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Middle East African Journal of Ophthalmology Middle East African Journal of Ophthalmology
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CORNEA/REFRACTIVE UPDATE
Year : 2010  |  Volume : 17  |  Issue : 1  |  Page : 9-14

Update on limbal stem cell transplantation


University of Illinois Eye and Ear Infirmary, Chicago, USA

Correspondence Address:
Pejman Bakhtiari
University of Illinois Eye and Ear Infirmary, Chicago
USA
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Source of Support: None, Conflict of Interest: None


DOI: 10.4103/0974-9233.61211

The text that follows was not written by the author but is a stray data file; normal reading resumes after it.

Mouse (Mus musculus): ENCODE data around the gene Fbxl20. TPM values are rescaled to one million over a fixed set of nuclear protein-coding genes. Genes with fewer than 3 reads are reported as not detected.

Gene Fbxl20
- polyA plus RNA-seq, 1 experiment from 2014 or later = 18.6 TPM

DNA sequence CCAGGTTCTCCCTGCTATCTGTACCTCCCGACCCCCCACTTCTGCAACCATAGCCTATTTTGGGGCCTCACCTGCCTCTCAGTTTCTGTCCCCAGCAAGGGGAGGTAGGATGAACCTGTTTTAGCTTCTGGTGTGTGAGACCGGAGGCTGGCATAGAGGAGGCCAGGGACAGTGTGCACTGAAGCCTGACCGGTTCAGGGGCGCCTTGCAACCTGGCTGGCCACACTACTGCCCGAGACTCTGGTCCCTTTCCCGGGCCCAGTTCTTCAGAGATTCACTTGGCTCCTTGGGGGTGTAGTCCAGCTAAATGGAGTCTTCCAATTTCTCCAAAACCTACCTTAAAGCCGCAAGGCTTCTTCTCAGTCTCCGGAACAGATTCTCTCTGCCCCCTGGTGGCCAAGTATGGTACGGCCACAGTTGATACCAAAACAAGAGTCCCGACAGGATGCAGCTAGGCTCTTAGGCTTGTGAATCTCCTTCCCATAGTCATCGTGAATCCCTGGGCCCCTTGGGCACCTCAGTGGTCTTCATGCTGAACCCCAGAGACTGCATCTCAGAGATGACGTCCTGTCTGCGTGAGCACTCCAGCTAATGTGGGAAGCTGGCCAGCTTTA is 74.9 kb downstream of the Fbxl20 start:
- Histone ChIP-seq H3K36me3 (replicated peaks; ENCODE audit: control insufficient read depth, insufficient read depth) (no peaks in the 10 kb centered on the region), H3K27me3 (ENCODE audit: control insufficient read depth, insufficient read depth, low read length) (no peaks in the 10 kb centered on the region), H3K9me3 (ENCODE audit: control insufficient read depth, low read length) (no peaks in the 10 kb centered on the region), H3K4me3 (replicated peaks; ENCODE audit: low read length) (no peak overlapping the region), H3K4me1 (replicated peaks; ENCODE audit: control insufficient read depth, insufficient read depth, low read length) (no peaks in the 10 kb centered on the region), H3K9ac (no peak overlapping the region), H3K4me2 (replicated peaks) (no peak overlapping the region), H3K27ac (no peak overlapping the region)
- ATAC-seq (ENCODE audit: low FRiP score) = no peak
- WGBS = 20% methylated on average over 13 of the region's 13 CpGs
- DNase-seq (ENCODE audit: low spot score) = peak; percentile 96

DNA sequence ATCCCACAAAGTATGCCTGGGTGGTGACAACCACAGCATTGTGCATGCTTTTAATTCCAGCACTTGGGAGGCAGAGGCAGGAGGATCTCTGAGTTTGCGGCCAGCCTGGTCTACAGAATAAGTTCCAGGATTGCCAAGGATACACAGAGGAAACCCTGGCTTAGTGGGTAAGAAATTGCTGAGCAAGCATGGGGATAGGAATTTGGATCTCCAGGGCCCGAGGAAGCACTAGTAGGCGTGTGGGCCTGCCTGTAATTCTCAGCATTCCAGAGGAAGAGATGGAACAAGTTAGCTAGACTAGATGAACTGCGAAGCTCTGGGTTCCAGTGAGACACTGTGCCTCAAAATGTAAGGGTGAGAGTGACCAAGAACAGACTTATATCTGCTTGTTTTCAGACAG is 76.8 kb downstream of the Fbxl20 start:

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Limbal epithelial stem cells are the primary source of corneal epithelial cell regeneration. Limbal stem cell deficiency (LSCD) can develop in traumatic, immunologic, or genetic diseases that affect the ocular surface. LSCD leads to conjunctivalization, with corneal vascularization and opacification and subsequent loss of vision. Limbal stem cell transplantation is a surgical treatment to address LSCD and restore a corneal epithelial phenotype. Based on the source of cells, limbal transplant can be autologous or allogenic. Many surgical techniques are defined according to the source of the stem cells and the carrier tissues that are used. More recently, ex vivo expanded bioengineered epithelial cells have been used to reconstruct the corneal surface using autologous cells to eliminate the risk of rejection. Before transplantation, a systematic exam of the lids, eyelashes, fornices, and aqueous tears is mandatory and every effort should be made to optimize ocular surface health and control inflammation to enhance the chances of graft survival. Postoperative care is also another major determinant of success. Any factor that destabilizes the ocular surface needs to be addressed. In addition, systemic and topical immunosuppressants are also needed in all allograft recipients. In addition to pre-operative and postoperative care and the surgery itself, the etiology of LSCD also has an impact on the outcome. The prognosis of inflammatory diseases such as Stevens-Johnson syndrome is the worst among disorders causing LSCD.


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